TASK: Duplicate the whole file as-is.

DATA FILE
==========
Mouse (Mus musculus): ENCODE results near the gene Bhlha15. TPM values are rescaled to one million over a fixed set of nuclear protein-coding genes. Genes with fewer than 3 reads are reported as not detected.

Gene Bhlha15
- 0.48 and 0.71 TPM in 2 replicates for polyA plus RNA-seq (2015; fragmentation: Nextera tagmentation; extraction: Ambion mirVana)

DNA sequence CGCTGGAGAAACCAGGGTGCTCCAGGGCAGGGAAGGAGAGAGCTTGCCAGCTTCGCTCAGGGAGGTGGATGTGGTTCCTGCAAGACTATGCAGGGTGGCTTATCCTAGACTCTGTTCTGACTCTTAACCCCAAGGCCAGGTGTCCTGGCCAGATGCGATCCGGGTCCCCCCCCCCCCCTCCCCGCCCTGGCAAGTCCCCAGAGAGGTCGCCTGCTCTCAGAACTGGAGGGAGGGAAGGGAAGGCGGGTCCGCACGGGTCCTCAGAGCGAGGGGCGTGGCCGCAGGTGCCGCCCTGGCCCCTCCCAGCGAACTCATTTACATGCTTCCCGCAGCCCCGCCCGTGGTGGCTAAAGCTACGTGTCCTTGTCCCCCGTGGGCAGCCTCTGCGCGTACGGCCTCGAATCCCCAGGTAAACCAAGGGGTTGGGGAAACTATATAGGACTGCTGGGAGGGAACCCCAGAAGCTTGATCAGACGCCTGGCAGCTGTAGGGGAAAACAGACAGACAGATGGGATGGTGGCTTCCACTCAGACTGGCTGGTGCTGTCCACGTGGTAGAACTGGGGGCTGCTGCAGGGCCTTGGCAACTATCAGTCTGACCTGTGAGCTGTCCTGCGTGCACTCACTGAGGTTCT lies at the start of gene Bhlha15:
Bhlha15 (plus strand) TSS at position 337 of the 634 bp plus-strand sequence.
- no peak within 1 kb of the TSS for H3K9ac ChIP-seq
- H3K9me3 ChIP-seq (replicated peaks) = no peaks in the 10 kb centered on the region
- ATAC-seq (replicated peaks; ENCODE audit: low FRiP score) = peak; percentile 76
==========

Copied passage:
Mouse (Mus musculus): ENCODE results near the gene Bhlha15. TPM values are rescaled to one million over a fixed set of nuclear protein-coding genes. Genes with fewer than 3 reads are reported as not detected.

Gene Bhlha15
- 0.48 and 0.71 TPM in 2 replicates for polyA plus RNA-seq (2015; fragmentation: Nextera tagmentation; extraction: Ambion mirVana)

DNA sequence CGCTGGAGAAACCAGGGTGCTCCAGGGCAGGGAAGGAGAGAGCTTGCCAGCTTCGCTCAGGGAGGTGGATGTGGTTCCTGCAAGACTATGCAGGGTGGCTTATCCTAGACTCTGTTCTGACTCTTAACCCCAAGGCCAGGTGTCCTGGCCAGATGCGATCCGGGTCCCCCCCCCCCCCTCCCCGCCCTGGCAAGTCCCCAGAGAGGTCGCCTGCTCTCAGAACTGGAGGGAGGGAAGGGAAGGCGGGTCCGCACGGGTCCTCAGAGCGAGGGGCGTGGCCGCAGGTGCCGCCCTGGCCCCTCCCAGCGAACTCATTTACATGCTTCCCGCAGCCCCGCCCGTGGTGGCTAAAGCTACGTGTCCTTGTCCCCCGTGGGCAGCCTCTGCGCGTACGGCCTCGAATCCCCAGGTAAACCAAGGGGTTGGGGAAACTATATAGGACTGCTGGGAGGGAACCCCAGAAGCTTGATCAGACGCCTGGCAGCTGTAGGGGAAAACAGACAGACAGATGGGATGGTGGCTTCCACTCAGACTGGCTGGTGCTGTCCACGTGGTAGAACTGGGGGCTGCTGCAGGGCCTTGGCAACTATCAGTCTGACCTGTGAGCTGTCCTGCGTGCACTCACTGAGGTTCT lies at the start of gene Bhlha15:
Bhlha15 (plus strand) TSS at position 337 of the 634 bp plus-strand sequence.
- no peak within 1 kb of the TSS for H3K9ac ChIP-seq
- H3K9me3 ChIP-seq (replicated peaks) = no peaks in the 10 kb centered on the region
- ATAC-seq (replicated peaks; ENCODE audit: low FRiP score) = peak; percentile 76